PREGNANT Countdown star Rachel Riley feared her baby had stopped moving due to her stress from vicious anti-Semitic trolling.
The horrifying claim comes just a day after Jewish Rachel, who is expecting her first child with former Strictly dancer Pasha Kovalev, vowed to now block social media trolls.
Rachel Riley has revealed how anti-Semitic trolls have affected her unborn baby[/caption]
The 33-year-old married Oxford University maths graduate has become a hate figure among many on the Left for her vocal criticism of the Labour Party.
She revealed: “I found out I was pregnant in April and that was around the time of the Boycott Rachel Riley campaign.
“They had a petition to have me silenced but I was like, ‘What are you on about?’.
“Mentally, I am strong. Mentally, I can cope. I am up for this fight. It is imperative that we win.
Riley married Strictly star Pasha Kovalev in Las Vegas earlier this year[/caption]
“But when I got pregnant, you have like some chocolate and within minutes the baby is wriggling and the baby is kicking.
“And the day I was going for my scan my baby was kicking and I was excited. It was excited.”
But that excitement stopped when she publicly endorsed a BBC Panorama documentary that was damning of the Labour party.
She said: “The week of the Panorama documentary it got really f*****g ugly. It was disgusting.
“They were exposed as anti-Semites. The Labour leadership were exposed as liars. Their followers took it personally and attacked anyone going anywhere near.
“I was very stressed and upset and my baby stopped wriggling for a couple of days. At that point you think, ‘Nah’.
“I realised that however mentally strong I am, there’s adrenalin, there’s hormones that go through your body and now I’m sharing them, I absolutely don’t need to give that to my baby.”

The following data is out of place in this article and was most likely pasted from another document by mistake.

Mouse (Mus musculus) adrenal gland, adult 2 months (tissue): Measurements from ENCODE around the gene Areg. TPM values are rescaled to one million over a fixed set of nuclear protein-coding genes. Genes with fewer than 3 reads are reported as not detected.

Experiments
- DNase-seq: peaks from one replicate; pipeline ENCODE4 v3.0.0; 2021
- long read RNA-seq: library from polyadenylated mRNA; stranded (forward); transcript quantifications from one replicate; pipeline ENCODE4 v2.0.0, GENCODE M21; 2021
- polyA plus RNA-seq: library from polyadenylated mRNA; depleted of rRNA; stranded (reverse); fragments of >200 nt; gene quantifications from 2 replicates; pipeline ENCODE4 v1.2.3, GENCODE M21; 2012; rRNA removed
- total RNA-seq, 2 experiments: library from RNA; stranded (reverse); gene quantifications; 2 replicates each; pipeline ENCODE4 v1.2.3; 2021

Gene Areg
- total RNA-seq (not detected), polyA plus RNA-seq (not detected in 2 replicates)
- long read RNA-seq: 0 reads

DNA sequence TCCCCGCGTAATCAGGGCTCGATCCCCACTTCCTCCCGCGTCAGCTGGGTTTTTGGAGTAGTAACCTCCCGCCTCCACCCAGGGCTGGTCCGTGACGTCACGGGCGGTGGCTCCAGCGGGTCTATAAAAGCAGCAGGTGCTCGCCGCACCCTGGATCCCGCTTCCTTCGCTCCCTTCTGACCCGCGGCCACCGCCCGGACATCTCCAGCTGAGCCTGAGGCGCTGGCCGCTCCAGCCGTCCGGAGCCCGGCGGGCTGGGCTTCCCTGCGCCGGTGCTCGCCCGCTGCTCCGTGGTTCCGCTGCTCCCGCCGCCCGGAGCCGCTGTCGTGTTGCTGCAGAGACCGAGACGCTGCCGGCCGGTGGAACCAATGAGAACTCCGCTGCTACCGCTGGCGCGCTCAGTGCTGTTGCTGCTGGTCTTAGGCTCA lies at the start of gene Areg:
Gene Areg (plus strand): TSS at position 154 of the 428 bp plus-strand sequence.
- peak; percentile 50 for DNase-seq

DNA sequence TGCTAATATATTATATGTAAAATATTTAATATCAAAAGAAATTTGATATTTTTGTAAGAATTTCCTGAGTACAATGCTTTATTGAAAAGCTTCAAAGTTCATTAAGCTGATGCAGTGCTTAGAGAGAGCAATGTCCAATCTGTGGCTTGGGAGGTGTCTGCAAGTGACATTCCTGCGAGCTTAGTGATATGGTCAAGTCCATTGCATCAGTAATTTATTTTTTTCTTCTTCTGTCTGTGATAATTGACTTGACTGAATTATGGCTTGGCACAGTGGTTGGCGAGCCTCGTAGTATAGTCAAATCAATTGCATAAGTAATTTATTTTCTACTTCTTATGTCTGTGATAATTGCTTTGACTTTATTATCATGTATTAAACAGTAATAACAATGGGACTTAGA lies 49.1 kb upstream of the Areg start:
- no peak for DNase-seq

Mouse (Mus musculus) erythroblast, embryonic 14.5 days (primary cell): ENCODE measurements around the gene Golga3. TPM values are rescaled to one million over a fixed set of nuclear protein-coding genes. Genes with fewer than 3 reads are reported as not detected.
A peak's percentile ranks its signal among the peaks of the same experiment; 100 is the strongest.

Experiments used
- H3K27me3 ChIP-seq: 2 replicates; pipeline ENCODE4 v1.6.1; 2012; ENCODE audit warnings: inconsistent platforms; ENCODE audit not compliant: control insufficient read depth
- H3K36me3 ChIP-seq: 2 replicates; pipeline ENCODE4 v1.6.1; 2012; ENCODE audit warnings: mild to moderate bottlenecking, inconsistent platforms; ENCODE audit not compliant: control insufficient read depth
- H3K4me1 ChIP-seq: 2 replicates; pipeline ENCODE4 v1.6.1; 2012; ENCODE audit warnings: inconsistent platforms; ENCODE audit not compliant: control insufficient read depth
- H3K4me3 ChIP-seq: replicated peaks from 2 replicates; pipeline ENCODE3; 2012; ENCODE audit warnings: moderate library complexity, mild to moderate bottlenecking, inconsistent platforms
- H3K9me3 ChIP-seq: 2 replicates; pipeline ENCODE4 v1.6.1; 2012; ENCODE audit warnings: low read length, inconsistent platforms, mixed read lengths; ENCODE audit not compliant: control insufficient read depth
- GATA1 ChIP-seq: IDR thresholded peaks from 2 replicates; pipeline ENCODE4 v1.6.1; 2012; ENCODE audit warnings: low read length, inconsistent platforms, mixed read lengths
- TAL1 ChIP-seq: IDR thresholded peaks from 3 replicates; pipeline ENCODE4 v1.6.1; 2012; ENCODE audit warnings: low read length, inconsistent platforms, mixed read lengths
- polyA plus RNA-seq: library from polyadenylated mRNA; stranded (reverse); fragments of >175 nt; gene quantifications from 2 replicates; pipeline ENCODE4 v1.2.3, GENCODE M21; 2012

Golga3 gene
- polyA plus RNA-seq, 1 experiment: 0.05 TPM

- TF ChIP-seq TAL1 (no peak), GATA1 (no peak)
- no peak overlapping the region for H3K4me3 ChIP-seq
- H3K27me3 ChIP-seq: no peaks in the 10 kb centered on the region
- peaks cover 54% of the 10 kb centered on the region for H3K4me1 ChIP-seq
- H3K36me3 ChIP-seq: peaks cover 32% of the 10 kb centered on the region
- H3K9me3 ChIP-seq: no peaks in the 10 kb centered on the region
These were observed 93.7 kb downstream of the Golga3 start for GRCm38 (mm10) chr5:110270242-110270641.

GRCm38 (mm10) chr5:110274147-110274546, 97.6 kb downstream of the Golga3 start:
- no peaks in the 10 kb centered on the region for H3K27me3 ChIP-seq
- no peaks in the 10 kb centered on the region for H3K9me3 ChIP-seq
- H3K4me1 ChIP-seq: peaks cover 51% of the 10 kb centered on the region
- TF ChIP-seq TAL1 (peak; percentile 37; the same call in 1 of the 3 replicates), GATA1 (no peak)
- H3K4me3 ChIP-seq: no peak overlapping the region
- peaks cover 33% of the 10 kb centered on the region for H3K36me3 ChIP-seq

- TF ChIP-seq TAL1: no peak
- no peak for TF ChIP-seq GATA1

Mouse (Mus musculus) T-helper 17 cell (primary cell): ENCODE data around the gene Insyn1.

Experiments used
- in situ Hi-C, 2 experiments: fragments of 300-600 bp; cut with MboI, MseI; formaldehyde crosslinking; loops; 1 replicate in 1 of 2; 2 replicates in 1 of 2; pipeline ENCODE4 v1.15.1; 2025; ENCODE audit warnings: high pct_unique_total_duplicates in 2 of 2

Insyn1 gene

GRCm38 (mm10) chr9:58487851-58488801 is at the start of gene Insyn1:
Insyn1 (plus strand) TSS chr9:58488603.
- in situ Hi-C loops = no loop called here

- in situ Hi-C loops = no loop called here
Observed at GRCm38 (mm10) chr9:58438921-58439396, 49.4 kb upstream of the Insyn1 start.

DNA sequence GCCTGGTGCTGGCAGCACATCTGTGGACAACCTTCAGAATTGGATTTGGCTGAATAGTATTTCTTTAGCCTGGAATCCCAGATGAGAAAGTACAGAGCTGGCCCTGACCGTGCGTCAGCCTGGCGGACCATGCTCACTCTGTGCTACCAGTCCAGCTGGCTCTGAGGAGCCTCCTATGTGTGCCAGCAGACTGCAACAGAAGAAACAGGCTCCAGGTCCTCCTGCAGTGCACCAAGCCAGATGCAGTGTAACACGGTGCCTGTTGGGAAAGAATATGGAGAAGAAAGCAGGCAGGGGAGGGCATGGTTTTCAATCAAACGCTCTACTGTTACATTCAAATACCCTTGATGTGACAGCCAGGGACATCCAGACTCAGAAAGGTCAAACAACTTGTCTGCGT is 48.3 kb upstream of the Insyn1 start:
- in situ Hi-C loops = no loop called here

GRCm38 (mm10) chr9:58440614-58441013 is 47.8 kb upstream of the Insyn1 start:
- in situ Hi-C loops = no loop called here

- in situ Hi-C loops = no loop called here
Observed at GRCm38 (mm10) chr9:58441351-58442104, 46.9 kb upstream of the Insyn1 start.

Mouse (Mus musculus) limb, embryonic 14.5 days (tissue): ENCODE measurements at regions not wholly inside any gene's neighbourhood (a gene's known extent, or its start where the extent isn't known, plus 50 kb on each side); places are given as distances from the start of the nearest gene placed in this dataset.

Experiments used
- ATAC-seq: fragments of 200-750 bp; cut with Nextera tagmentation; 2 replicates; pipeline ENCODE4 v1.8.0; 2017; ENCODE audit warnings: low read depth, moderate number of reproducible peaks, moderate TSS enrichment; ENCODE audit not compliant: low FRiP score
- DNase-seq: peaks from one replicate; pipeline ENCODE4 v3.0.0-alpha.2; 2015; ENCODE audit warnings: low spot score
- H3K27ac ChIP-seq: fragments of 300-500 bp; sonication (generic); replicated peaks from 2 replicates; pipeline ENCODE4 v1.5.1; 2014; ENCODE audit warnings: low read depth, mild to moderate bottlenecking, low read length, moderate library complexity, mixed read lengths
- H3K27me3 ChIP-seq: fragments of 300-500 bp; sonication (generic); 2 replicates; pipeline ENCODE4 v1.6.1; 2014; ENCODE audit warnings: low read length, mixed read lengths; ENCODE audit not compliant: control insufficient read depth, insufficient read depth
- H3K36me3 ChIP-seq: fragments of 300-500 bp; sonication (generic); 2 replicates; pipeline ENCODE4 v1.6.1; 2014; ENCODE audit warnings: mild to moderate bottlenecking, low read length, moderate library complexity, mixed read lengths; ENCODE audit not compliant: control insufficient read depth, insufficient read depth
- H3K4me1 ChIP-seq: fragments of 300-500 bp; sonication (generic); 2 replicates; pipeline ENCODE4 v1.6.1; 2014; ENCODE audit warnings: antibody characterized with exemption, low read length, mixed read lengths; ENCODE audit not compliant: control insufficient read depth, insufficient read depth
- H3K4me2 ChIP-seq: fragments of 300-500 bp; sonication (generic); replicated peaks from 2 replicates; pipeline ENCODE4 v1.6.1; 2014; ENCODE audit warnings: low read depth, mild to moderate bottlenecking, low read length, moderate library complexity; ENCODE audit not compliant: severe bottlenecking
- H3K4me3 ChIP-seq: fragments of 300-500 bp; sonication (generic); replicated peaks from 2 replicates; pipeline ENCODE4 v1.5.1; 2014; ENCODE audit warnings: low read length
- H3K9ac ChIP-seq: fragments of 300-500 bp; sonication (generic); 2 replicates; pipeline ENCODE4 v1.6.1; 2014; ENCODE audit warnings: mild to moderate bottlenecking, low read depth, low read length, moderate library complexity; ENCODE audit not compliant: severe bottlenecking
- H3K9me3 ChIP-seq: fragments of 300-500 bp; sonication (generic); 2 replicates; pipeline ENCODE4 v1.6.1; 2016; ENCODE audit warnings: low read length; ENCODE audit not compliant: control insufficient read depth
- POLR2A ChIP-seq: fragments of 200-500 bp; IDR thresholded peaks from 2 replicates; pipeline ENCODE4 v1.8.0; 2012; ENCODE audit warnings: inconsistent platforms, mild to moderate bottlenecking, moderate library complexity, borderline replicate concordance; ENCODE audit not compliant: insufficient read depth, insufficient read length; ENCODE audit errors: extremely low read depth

Yesterday, Essex-born Rachel joined dozens of celebrities, including Little Mix’s Jesy Nelson, 28 — who has told how abuse she received after winning The X Factor drove her to attempt suicide — in a campaign to block social media trolls instead of engaging with them.
Rachel began co-presenting Channel 4’s Countdown in 2009, age 22[/caption]
The Don’t Feed The Trolls initiative comes after a report revealed how haters rely on publicity to fuel and spread their insults.
The research by the Centre for Countering Digital Hate found that US neo-Nazi groups urged supporters to target celebrities to widen their exposure.
On Sunday, Rachel sat down with former EastEnders actress Tracy-Ann Oberman, 53, to discuss online abuse for her podcast Trolled.
The pair are taking legal action against around 70 individuals for tweets relating to their campaign against anti-Semitism in the Labour party and their criticism of leader Jeremy Corbyn.
Little Mix singer Jesy Nelson recently opened up about her struggle with online trolling in her own BBC documentary[/caption]
Rachel, who had to hire security after receiving physical threats, said about the Boycott Rachel Riley movement: “I saw some tweets and you can’t do anything but laugh — ‘I did not know who this woman was but now I have Googled her. I am boycotting the BBC’.
“I don’t work for the BBC. You have to laugh at these people. When you see people tweeting that, that shows how well-researched they really are.